Sisters SPEYBANK and MARABANK

Speybank

A Loaded Marabank

Excerpt from the book “TRAMP SHIPS AND FERRY VOYAGES” by Alan Rawlinson

“A handsome pair of larger ships were ordered in 1962 from the new Swan Hunter yard. They were the Speybank and the Marabank, each 486 ft long and around 6000 tons gross, quickly followed by an 11 ship order, 6 of which went to William Doxford in Sunderland, and 5 built by Harland and Wolff in Belfast.  These were bigger 15,900 ton dwt ships of over 500 ft in length, and fitted out with deeptanks and a 50 ton derrick, giving them versatility. The names were,Taybank, Tweedbank, Beechbank, Ernebank, Shirrbank, Teviotbank, Hazelbank, Irisbank, Nairnbank, Maplebank and Gowenbank.        The latter ship had the dubious honour of being the last Bank Line ship to be built at Belfast, ending a spectacular long run of highly successful additions to the fleet.      Then came a 12 ship order in 1972, again from Doxford. Looking at the ever growing need to lift containers, these orders then began to reflect this demand.    The ships got bigger and modified as part container ship, with a modest 192 teu container capacity.  Tonnage was up again to 16,900 dwt. The ships carried the traditional names of  Fleetbank, Cloverbank, Birchbank, Beaverbank, Cedarbank, Firbank, Streambank, Riverbank, Nessbank, Laganbank, Crestbank, and Fenbank. A new design allowed for 4 hatches on the forepart with the accommodation moved aft so only number 5 hatch was at the after end.  The builder provided 6 cylinder oil engines.  They mostly had uneventful lives and were sold on after only a relatively short   stay in the Bank Line fleet, the Laganbank going after only 3 years.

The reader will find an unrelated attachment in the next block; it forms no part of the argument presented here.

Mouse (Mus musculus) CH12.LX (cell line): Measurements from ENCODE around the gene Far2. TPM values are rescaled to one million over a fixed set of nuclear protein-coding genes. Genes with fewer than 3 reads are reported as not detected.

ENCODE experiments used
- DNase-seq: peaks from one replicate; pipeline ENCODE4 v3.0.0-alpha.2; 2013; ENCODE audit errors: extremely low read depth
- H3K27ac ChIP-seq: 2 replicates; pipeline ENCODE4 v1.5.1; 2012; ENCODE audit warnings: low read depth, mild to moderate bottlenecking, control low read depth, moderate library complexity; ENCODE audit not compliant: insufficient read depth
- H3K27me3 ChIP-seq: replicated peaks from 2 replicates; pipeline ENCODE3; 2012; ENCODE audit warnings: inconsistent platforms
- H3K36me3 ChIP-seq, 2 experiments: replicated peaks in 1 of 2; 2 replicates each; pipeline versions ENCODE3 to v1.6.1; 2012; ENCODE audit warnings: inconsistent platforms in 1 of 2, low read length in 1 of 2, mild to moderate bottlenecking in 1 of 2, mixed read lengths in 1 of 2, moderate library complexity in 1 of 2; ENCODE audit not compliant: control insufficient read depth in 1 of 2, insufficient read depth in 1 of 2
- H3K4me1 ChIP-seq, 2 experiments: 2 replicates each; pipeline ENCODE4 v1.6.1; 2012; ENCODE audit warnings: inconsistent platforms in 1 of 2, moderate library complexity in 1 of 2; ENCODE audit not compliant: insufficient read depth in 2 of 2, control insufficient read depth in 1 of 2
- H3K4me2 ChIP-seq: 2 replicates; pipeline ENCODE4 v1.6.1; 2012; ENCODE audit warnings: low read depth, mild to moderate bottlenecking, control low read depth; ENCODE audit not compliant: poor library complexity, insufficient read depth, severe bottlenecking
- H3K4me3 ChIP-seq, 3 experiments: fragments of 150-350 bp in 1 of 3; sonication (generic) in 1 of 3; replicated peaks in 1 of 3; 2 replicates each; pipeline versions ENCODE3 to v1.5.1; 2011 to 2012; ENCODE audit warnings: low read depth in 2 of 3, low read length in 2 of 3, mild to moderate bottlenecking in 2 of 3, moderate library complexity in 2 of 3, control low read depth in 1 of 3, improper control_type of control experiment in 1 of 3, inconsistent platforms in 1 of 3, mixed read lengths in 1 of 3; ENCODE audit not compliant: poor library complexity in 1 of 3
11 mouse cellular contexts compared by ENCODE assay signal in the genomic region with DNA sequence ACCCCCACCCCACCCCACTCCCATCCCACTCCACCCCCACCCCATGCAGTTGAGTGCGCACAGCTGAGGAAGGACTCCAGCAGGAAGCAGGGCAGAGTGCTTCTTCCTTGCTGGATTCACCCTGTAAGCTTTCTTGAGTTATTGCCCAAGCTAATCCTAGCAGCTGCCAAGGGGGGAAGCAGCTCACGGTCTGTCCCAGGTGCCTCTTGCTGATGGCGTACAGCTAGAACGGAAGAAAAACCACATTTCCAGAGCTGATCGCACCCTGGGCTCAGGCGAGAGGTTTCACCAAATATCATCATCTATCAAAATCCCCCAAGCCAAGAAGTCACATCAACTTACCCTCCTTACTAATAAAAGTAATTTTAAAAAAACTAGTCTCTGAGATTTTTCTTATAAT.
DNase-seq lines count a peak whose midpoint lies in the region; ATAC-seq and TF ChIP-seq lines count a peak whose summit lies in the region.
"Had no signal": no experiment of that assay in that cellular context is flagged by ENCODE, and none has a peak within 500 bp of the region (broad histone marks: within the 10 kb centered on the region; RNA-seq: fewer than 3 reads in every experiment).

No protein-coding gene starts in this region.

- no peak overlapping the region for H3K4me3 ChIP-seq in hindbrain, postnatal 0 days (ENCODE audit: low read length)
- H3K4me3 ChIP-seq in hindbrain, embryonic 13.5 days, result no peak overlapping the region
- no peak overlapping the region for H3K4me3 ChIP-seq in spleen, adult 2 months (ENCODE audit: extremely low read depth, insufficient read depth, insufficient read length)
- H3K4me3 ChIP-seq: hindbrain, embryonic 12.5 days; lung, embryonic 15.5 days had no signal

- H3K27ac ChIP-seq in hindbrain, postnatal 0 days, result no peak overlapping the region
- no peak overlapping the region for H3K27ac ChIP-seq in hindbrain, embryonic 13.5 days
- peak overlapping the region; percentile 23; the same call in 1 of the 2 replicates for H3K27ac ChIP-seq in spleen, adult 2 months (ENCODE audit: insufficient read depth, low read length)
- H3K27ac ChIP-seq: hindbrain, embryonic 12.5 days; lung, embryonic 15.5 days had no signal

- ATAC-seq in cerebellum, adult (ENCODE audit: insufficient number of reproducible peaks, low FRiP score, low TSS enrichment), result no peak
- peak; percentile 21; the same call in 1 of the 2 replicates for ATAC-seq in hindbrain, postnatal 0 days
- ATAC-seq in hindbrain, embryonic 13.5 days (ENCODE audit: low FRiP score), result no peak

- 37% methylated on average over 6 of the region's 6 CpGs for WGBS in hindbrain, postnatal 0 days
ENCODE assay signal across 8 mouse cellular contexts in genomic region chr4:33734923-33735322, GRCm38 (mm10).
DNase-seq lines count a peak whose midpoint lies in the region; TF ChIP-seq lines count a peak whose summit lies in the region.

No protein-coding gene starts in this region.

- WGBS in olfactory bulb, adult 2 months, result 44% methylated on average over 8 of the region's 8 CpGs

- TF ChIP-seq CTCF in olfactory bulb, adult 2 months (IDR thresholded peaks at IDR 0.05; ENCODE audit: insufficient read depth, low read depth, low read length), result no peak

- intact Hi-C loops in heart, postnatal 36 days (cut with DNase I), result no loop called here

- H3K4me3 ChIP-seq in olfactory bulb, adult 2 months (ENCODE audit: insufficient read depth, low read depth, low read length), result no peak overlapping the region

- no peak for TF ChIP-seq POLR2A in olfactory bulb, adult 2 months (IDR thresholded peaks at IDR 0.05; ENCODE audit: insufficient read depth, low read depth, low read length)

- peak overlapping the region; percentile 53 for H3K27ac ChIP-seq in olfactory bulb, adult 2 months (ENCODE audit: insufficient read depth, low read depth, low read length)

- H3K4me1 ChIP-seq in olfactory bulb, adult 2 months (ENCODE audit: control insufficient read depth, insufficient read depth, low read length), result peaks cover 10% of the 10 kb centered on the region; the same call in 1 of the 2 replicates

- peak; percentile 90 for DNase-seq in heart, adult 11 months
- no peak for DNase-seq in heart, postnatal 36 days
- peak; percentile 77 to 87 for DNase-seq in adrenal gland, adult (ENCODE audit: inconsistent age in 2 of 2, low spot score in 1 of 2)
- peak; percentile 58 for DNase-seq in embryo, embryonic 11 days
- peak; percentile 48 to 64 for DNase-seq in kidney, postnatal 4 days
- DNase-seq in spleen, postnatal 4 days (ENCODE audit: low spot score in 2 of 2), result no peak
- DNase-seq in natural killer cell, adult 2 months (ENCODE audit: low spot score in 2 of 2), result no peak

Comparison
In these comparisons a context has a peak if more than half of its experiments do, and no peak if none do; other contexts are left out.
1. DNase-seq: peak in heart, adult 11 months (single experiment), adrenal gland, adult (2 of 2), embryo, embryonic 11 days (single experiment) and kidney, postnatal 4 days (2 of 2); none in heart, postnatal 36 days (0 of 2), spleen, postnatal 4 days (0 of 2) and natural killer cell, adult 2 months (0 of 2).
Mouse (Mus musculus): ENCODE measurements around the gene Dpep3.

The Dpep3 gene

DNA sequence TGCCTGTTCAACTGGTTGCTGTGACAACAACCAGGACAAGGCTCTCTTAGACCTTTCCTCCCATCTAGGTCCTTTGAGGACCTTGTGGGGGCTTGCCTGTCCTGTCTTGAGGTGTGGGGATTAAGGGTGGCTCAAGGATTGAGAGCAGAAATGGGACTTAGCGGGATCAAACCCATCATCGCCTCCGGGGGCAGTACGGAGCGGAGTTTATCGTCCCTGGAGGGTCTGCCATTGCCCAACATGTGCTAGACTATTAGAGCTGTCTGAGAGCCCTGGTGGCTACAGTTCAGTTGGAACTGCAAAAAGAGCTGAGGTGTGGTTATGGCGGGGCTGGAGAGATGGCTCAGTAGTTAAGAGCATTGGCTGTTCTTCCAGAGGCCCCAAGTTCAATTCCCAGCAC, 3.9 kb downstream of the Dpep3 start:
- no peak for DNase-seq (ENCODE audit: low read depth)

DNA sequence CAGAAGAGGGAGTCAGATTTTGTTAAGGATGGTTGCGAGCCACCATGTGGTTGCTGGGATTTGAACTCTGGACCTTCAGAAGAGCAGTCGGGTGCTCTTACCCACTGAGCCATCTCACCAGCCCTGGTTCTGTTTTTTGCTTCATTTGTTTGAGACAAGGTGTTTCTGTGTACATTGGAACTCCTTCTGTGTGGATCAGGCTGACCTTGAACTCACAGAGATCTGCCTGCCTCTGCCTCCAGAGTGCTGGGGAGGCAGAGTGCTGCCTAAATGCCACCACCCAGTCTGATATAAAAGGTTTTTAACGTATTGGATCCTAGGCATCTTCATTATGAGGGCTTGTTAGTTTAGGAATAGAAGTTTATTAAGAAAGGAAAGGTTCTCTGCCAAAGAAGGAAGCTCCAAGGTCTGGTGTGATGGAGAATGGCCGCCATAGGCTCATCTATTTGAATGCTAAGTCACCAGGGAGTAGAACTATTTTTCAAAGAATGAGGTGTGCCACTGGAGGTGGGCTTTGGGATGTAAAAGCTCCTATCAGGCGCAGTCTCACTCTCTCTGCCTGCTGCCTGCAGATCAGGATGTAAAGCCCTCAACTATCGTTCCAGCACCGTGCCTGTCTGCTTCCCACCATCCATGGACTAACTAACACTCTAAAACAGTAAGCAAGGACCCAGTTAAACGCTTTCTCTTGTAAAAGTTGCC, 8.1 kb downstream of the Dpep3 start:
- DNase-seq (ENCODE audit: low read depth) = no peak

Swan Hunter Shipbuilders Ltd, South Shields, then got a valuable 6 ship order in 1973.  Called the Corabank class after the lead ship, they were designed to carry 240 teu’s.  and had 11 oil tanks for the Pacific trade. Tonnage was 15,500 dwt, and the names were Corabank, Meadowbank, Forthbank, Moraybank, Ivybank, and Clydebank.    These were relatively successful ships, designed as they were for the growing importance of the Pacific Islands trade”.  

all comments welcome!

Fill in your details below or click an icon to log in:

WordPress.com Logo

You are commenting using your WordPress.com account. Log Out /  Change )

Google photo

You are commenting using your Google account. Log Out /  Change )

Twitter picture

You are commenting using your Twitter account. Log Out /  Change )

Facebook photo

You are commenting using your Facebook account. Log Out /  Change )

Connecting to %s